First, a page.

Provided by: cassbeam_1.1-3_amd64 bug


       cassbeam - Cassbeam is a Cassegrain antenna ray tracer


       cassbeam input_file [key=value ...]


       cassbeam is a program for Cassegrain antenna modelling.  It computes several properties of
       the antenna including gain, zenith system temperature, and the beam, in full polarization.
       All  calculations  are  done  in  the  transmit sense and use reciprocity to relate to the
       equivalent receiving system.

       Cassbeam is a non-interactive command line program that takes all of its  input  from  the
       command  line.   Note  that  this  does not preclude someone at a later date from making a
       graphical or web front end.  There is one required argument when running  cassbeam  -  the
       input  filename.   Additional  arguments  can supplement the parameters of the input file.
       These arguments are passed in the same key=value as required  in  the  input  file  except
       whitespace is not allowed around the equal sign.  If a parameter appears both in the input
       file and the command line, then the value on the command line supercedes the value on  the
       input file.


       The  main  input  file consists of a series of lines of the form key=value.  Only one such
       entry is allowed per line.  The equal sign is optional.  The input files allow comments to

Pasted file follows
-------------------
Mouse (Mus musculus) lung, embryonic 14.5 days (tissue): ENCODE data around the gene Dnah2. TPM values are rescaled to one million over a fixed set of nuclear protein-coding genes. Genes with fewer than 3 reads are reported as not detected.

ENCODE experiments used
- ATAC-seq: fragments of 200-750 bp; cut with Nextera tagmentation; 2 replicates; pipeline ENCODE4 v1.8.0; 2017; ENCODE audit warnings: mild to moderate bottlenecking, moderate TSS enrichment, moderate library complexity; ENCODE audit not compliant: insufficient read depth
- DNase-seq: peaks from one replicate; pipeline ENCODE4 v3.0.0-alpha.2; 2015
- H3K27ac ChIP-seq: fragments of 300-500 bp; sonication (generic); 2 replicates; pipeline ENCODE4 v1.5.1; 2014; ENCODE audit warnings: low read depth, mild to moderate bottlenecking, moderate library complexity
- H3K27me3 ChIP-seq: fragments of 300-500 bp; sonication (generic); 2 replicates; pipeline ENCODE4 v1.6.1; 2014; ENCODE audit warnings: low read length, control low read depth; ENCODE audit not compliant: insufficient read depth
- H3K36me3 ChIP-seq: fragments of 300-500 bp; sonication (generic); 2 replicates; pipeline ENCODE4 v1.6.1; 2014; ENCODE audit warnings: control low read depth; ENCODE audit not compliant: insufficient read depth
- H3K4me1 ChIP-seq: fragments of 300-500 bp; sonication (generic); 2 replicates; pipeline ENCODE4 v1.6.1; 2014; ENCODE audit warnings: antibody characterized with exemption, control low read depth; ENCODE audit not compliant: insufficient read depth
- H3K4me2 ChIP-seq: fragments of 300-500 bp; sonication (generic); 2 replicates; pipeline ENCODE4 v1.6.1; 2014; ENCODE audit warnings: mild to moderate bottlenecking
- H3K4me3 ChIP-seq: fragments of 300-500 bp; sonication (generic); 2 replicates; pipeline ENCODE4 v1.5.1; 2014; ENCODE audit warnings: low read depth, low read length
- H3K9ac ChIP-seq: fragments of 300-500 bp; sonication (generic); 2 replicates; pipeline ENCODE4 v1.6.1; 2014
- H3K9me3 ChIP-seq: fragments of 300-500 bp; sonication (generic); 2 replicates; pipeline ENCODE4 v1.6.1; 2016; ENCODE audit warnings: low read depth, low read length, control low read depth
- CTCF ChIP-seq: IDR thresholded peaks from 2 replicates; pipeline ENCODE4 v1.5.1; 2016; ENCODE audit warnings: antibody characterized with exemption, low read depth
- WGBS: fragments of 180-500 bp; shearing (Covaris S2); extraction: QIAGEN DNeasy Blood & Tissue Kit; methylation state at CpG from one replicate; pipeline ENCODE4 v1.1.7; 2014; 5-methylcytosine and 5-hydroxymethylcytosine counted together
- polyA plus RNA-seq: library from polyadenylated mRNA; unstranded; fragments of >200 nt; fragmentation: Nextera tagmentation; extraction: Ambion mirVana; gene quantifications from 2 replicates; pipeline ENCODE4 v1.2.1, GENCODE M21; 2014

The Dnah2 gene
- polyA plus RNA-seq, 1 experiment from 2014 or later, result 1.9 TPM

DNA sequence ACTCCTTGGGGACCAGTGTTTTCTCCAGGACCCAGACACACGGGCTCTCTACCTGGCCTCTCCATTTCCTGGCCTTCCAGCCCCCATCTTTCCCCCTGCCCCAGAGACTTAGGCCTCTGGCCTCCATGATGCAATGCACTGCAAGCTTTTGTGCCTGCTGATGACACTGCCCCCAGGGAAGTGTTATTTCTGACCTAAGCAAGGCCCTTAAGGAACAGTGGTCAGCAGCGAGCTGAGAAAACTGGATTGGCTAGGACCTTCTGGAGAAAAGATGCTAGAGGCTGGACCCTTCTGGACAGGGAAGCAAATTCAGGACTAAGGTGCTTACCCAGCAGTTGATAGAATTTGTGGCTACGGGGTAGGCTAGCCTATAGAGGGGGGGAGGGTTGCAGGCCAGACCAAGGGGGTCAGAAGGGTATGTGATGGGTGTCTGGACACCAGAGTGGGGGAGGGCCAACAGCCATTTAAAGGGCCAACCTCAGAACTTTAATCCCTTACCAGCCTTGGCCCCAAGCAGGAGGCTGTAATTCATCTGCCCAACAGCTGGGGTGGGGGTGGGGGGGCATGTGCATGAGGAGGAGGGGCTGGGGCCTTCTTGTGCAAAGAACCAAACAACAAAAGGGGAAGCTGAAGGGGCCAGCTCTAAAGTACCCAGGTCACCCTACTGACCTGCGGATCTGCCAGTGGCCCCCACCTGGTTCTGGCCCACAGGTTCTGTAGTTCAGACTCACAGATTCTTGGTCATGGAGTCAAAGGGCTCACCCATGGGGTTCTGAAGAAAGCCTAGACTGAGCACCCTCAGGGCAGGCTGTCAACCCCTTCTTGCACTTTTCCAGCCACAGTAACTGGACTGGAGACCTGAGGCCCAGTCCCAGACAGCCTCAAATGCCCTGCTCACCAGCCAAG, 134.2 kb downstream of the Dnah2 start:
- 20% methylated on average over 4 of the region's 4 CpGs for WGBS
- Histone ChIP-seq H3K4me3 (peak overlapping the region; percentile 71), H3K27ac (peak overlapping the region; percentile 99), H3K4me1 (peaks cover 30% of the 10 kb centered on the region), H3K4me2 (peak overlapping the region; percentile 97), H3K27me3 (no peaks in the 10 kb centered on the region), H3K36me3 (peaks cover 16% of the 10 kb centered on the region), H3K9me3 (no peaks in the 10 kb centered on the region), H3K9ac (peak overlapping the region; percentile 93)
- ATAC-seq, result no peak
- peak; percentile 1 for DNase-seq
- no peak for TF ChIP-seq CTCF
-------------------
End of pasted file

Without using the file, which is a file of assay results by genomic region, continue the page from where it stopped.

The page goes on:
be placed within the file.  All comments begin with %.  This character and any that follow
       it on a given line are ignored by cassbeam.  Depending on key, the value  may  be  one  of
       five  types:  string,  integer,  double,  vector,  none.   A  string is a sequence of non-
       whitespace characters not surrounded by quotes of any kind.  A double value  is  a  number
       that  can  have  a  fractional  part.  A vector is a comma-separated list of doubles.  The
       `none' type expects no value.  Below is a list of the allowed keys and the type  of  value
       expected.   If  the range of legal values is restricted, the legal range will be contained
       within brackets.  Note that legal values do not imply a physical system that will generate
       meaningful  results!   For the vector type, if a certain number of values are needed, they
       will be indicated in parentheses.  A required parameter will be indicated with a `*'.   It
       is  important  to  realize  that the secondary optical surface (i.e., the subreflector) is